Chattanooga Creek still threatened

A five-year, $25 million federal cleanup removed millions of pounds of coal tar from Chattanooga Creek, but now the discovery of a creosote-like material could trigger a brand-new cleanup if the local company or companies responsible don't find a way to correct the problem.

Some state and federal environmental regulators fear a two-mile portion of the Superfund cleanup may not be adequate. A new pollutant was found seeping into the final mile of the creek bordering the former Southern Wood Piedmont facility, and the question is whether to keep monitoring the pollutant or remove its source.

"This (creosote) material is very toxic," said Craig Zeller, EPA's Superfund project manager for the creek cleanup. "The Aquablok [a quick-fix solution for the creosote seeps found during the Superfund cleanup] was never intended to be permanent. We can't let the source of this pollution threaten the cleaned up creek."

The EPA and the Tennessee Department of Environment and Conservation believe Southern Wood Piedmont, which operated a wood-preservation operation on the side of the creek from 1924 to 1988, is the source. But a company official questions those claims.

"The creek is monitored regularly. If an issue arises, it can be dealt with [then]," said Mike Cohen, a spokesman for Southern Wood Piedmont. "We're not at all ready to concede this is just a Southern Wood Piedmont problem."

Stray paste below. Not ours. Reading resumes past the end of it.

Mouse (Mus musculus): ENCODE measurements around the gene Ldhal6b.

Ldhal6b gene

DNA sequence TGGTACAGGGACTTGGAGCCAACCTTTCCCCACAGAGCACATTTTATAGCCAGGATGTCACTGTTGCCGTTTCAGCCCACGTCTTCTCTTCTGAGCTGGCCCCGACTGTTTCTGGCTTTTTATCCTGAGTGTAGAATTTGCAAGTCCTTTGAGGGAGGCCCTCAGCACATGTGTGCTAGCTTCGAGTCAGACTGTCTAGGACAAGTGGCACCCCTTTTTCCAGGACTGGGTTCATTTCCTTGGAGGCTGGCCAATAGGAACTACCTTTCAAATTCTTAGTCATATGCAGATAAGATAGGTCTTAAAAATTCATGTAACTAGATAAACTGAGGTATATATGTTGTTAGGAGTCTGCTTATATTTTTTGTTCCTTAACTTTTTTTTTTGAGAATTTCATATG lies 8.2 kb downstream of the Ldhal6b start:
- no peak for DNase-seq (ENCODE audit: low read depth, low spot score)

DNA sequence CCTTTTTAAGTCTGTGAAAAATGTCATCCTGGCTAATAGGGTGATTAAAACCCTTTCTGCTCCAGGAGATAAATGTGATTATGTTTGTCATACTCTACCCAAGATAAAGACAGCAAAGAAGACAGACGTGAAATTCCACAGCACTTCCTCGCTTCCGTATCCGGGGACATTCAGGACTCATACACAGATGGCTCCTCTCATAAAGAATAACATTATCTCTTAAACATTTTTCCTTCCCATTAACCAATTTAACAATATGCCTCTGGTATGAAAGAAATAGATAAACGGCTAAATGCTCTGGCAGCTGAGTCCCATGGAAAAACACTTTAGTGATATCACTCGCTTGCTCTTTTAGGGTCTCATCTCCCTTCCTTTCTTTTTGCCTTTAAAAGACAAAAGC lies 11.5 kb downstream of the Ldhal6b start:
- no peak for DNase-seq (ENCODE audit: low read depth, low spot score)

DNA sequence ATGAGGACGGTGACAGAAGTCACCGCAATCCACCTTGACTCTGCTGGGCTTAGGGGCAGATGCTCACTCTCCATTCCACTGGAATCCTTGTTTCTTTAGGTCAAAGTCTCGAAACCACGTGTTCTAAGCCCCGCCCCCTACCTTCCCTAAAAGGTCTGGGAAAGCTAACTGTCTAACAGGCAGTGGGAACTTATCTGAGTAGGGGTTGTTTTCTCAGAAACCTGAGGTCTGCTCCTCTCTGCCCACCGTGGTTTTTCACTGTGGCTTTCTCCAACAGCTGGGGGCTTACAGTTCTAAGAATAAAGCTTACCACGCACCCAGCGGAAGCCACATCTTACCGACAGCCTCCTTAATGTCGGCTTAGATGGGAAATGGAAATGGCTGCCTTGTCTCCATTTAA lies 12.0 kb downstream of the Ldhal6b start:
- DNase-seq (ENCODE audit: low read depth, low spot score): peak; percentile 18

Years of cleanup

In 2006 and 2007, while finishing the creek's cleanup, EPA and state crews found far more pollution than they expected and far more than could be dealt with under the scope of the Superfund plan, which covered only the creek bed.

The mandate of that Superfund action, initiated in August 1997, was to remove the coal tar that had been ditched into the Chattanooga Creek for decades by a company known first as Tennessee Products and later as Chattanooga Coke and Chemical. The coal tar was dumped in the creek before environmental laws were enacted.

One of the primary operators of Chattanooga Coke and Chemical in the World War II years was the U.S. Department of Defense. The plant burned coal to make coke, a high-heat fuel for foundries. Coal tar is a byproduct of burning coal to make coke.

The companies and parties held responsible for the creek's Superfund cleanup were the Department of Defense, Mead Corp. (owner of the defunct Chattanooga Coke and Chemical site), Riley Tar and Southern Wood Piedmont.

Riley Tar and Southern Wood Piedmont used byproducts from the Chattanooga Coke and Chemical plant to make asphalt and to preserve wood, respectively.